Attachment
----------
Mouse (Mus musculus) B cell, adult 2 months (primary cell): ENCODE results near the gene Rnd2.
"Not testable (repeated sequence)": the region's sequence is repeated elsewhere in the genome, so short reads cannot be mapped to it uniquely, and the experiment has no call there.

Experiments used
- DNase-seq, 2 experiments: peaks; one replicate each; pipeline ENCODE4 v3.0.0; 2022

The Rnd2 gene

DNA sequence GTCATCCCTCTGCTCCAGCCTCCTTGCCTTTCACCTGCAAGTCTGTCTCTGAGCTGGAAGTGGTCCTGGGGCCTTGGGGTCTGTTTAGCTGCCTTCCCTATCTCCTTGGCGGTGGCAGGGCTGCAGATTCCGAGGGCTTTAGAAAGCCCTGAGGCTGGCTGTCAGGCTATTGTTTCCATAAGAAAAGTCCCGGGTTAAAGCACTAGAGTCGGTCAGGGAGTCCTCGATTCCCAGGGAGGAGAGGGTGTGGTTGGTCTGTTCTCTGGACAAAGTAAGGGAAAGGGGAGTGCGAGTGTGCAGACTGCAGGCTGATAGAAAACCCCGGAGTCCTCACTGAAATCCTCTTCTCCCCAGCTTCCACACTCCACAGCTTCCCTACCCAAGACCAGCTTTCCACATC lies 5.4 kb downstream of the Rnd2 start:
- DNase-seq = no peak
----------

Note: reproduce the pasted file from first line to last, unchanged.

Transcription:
Mouse (Mus musculus) B cell, adult 2 months (primary cell): ENCODE results near the gene Rnd2.
"Not testable (repeated sequence)": the region's sequence is repeated elsewhere in the genome, so short reads cannot be mapped to it uniquely, and the experiment has no call there.

Experiments used
- DNase-seq, 2 experiments: peaks; one replicate each; pipeline ENCODE4 v3.0.0; 2022

The Rnd2 gene

DNA sequence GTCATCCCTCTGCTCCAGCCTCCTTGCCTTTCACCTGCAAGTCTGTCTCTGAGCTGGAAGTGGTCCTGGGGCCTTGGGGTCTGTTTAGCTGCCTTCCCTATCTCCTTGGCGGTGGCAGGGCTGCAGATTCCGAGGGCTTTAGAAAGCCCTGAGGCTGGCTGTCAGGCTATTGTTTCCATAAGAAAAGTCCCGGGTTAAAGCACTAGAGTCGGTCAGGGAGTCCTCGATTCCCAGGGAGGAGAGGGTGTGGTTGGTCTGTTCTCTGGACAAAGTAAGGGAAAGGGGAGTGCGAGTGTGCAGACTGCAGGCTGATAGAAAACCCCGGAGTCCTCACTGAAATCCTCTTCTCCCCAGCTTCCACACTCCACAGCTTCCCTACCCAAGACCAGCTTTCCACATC lies 5.4 kb downstream of the Rnd2 start:
- DNase-seq = no peak